For Anselm, God cannot not exist. Descartes supported Anselm in his book ‘meditations’ and developed Anselm’s argument particularly in terms of necessary being. He based his argument for God’s existence on the idea that God is a ‘supremely perfect being’. Descartes believed that we can conclude that God exists, because existence is a predicate of a perfect being; therefore God must exist to avoid being self contradictory.
The relationship between a theistic God (considering there is one) and morality cannot be explained in simply a few sentences. One may immediately come to the conclusion that God decides what is moral and immoral. This is known as Divine Command Theory which says that morality is dependent on God’s commands. However, this gives rise to the other side that says an action is moral because God approves of it. This is known as the Autonomy thesis which says that morality is not dependent on God’s commands.
Descartes' argument in the Meditations is circular. Discuss. In trying to prove the existence of God, Descartes will, of course, have to rely on what he can clearly and distinctly perceive, because this is the only way he can know anything. However, Descartes also needs to prove that God exists for us to know what we clearly and distinctly perceive. This leads to the famous objection that he uses the existence of God to establish his doctrine of clear and distinct ideas, and that he uses his doctrine of clear and distinct ideas to establish the existence of God: his argument is circular.
Both of them would be right because the truth is relative to what they believe. The first major problem that is seen with this is that you can believe god exists and you can believe he does not exits but that does not change the existence or non existence of god. You can not change what actually is by what you believe, there is proof of this in our
Free will means that God does not have any set destiny for us. If God were to create free agents that could only choose good, that would mean that God laid out a destiny of good for all agents. Even though God is omniscient, free will is still possible because while God may know the choices we are going to make, he is not the cause of them. Since God does not choose or cause our destiny, we still have free will. In response to the option in which God creates a world with free agents and no evil, a world with no evil would mean a world with no good, so it would be impossible for God to create a free agents that only choose good, since evil does not exist.
Hence, it doesn’t exist. Following the above, everything God creates is therefore perfect, hence omnipotent, a quality coherent to the attributes of the god of theism. Again, Augustine attempts to take the blame off God by saying that evil is committed by humanity’s abuse of free will. Yet, God couldn’t have created humans without free will because the point of our existence would be lost, as free will differentiates humans and gives us individuality – it gives our life meaning and purpose. If we were not given free will, the lack of freedom and choice would render us similar to robots.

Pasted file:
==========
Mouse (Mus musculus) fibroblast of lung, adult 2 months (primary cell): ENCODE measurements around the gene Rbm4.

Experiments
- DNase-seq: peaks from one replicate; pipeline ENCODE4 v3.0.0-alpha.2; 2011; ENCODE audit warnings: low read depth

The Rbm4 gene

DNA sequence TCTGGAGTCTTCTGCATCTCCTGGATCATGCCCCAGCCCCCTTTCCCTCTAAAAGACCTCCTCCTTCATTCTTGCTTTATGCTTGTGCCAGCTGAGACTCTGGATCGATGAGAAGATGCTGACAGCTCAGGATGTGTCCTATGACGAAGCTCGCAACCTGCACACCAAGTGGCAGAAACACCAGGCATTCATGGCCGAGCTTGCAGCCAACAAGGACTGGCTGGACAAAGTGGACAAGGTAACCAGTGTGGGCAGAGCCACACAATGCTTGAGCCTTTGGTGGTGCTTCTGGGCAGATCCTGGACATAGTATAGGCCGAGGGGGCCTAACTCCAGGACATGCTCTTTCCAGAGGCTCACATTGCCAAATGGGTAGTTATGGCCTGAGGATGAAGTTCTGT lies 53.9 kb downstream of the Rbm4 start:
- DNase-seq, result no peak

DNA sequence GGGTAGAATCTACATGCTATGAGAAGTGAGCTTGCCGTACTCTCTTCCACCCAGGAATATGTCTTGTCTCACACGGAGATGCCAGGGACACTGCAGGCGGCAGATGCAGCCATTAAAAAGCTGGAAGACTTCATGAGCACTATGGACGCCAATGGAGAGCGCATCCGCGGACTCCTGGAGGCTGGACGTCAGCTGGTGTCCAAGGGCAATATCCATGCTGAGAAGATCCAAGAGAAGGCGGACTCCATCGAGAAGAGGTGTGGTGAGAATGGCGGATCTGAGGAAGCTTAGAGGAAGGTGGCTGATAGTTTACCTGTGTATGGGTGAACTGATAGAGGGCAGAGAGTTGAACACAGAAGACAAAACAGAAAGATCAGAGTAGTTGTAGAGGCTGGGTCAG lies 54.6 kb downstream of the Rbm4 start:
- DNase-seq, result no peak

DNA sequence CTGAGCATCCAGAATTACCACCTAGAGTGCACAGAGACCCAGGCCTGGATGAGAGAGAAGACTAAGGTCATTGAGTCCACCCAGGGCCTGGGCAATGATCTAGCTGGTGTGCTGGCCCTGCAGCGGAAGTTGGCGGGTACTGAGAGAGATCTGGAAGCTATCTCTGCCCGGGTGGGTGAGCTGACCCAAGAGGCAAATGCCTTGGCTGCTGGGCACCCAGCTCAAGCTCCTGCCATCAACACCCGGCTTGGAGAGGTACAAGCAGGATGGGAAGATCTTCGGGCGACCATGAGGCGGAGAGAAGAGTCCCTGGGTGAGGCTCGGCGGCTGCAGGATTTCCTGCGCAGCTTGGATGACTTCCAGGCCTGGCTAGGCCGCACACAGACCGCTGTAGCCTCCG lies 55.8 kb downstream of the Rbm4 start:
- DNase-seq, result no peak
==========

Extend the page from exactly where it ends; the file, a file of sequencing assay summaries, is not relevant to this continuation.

Via negative features often in Buddhism’s religious language. Though they do not actually have a God, and therefore do not describe one, but they use it to put across the idea of a human reality in efforts to make the difficult concept of a God or divine power easier to describe. The theory of via negative has both advantages and disadvantages. One advantage is that it helps us to comprehend God and understand that he cannot be limited to the physical world, and to experience him, we must go one step further. It also allows human beings to get their minds around the fact that Gods knowledge and being is beyond anything our human minds can comprehend, let alone try to describe with ‘positive’ words.
God being omnipotent means that he can do anything which means he could have created a world free from evil. The idea of God being Omniscient means he has complete knowledge which again suggests that he should know how to stop evil. And God is also seen as Omnibenevolent which means he is all loving, if this is the case how does he allow his creation to suffer, she should desire to stop evil. The evidential problem of evil is the fact that God’s existence is incompatible with Evil. Augustine’s theodicy responds to the evidential problem of evil, it is based on the book ‘Genesis world made perfectly by
According to him, there must be as much reality or perfection in the cause of anything as in the effect. Moreover, he believed that the notion of God represents something so ideal that he could not have been the cause of this idea. I believe that Descartes arguments are not really such convincing because of the following reasons which I would like to point out. We may all come to this point and consider that we all exist; however, it’s not completely true because Descartes had an idea of the perfect being in his mind, but I surely don't have such an idea. Now what am I to believe?
Therefore, Wiles comes to the conclusion that God's goodness and the concept of miracles are two incompatible ideas. When discussing God's omnibenevolemce, Wiles introduces the nature of God and its impact on miracles. However, this also anthropomorphises him. As humans, with a limited knowledge of what the word 'good' means, Maimonedes states that it would be disrespectful to attribute this equivocal concept to an unlimited God. We cannot judge God, nor his actions because he is a non cognitive being.